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Old 01-12-2015, 10:28 AM
 
Location: Grove City, Ohio
10,133 posts, read 12,381,010 times
Reputation: 13956
Quote:
Originally Posted by old_cold View Post
Do keep in mind that if you're living happily on the $4300 but need that much, that if one of you dies there could be only half that much.
Will that be enough to not have to start depleting the "low 6 figure" amount and for how many years ?
How low that is may matter a lot since low can mean anything from under 500,000 to 100,000.
Very good point!

With what we will get as a couple we could easily retire right now and to tell the truth we could have easily retired before our FRA but what happens to the wife is what concerns me.

The best parting gift a husband can give her wife is financial security for the rest of her days. To provide for financial security is what a man who loves his wife does for her.

If I can work three more years our social security will be $4,300 and given the budget below:

For Couple
Retirement Budget Monthly
Medicare Subpart B $104.90
Medicare Supplement $185.00
Prescriptions $120.00
Homeowners Insurance $100.00
Property Taxes $80.00
Home Maintenance $200.00
Auto Insurance $75.00
Gasoline $150.00
Auto Maintenance $50.00
Utilities $250.00
Cell Phones $187.41
Internet Cable $123.27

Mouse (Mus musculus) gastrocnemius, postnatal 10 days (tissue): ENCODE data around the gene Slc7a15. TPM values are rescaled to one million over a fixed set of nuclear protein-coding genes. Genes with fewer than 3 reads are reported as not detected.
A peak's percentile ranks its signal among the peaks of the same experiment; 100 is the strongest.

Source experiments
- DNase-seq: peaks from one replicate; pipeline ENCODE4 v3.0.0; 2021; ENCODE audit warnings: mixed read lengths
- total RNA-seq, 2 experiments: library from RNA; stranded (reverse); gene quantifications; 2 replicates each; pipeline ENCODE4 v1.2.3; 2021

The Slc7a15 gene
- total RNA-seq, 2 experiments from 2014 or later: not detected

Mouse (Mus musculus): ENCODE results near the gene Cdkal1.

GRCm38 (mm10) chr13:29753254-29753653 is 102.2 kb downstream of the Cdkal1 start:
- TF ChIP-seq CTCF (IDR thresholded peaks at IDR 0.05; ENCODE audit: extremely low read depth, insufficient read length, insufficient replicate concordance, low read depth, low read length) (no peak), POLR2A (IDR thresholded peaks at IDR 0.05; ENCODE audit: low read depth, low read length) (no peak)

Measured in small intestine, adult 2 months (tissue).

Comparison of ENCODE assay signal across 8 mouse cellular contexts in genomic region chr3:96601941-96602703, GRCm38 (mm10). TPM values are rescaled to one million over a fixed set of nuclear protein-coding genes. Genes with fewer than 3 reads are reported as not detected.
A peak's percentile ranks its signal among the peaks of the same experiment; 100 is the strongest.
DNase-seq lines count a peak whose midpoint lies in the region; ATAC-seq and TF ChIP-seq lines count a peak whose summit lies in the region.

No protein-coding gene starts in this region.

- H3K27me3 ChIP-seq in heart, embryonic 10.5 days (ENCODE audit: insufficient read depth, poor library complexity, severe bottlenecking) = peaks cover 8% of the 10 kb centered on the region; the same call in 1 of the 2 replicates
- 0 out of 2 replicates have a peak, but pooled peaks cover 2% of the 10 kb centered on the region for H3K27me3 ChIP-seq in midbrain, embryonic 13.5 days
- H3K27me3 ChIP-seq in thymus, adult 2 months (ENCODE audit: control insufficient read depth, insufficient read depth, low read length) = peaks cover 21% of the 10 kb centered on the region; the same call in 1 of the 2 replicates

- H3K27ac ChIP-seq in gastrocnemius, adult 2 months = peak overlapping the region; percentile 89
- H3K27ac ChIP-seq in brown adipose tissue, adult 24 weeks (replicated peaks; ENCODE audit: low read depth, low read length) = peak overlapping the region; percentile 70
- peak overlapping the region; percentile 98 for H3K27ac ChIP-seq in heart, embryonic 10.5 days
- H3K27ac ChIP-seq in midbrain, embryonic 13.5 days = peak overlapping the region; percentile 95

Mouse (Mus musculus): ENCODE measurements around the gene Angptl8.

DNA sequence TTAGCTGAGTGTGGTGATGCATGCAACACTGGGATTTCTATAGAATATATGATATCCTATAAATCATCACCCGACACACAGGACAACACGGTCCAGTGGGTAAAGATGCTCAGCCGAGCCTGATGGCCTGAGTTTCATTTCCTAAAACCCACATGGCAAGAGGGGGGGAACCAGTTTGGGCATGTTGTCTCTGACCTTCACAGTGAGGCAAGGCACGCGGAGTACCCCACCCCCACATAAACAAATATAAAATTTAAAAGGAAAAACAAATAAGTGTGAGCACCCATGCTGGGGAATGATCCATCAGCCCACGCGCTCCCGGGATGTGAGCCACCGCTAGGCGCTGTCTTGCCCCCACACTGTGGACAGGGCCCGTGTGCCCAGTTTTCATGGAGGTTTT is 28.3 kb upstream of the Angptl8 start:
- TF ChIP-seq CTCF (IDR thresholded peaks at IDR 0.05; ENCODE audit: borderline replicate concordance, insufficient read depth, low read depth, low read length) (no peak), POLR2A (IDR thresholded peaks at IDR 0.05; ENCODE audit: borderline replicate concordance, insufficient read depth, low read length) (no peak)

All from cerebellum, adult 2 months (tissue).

Food $541.25
Clothing $200.00
Entertainment/Spending Money $649.50
Emergencies $300.00
Church $108.25
Totals $3,424.58

In addition to the $4,300 there's an additional $900 I am not counting because that goes away when I die so we will just save that, plus what is left over, unless we need it.

I think there is plenty of money in the budget for us... I can't see us needing the $4,300 and unless we make a trip we should be able to live well enough on $3,500 or less.

If I work to age 70 my social security will be a tad bit over $3,000 which is what my wife will pick up should I die first.

Wife Alone
(My wife's Medicare Part B and supplement is paid for by her state
retirement pension so we are lucky here.

Retirement Budget Monthly
Medicare Subpart B $0.00
Medicare Supplement $0.00
Prescriptions $120.00
Homeowners Insurance $100.00
Property Taxes $80.00
Home Maintenance $200.00
Auto Insurance $75.00
Gasoline $150.00
Auto Maintenance $50.00
Utilities $250.00
Cell Phones $100.00
Internet Cable $123.27
Food $433.00
Clothing $100.00
Entertainment/Spending Money $433.00
Emergencies $300.00
Church $108.25
Totals $2,622.52

We are fortunate that her Medicare Part B and supplement will always be paid for. That helps a lot and while she will get a state pension I figure that will be gone with the WEP.

With me gone the food budget etc should all drop by some.

Out of the social security check she should be able to save $400 every month and probably more if we don't have emergencies. The home maintenance is $125/month for the gardener and lawn service so her yard will always look spiffy and the roses pretty!

If I had retired at 66 her ss benefit would have been just over $2,200 leaving her short by $350 every month which is what I am avoiding by working a bit longer. Wouldn't you agree having an extra $400 left over every month is better than being short $350 every month?

As far as savings she won't touch that either until it is time for assisted living or other nursing possibility.

But you make a good point, if we had decided to take benefits early, say both at age 62 which is something 45% of Americans do, then we would have needed half a million in the bank.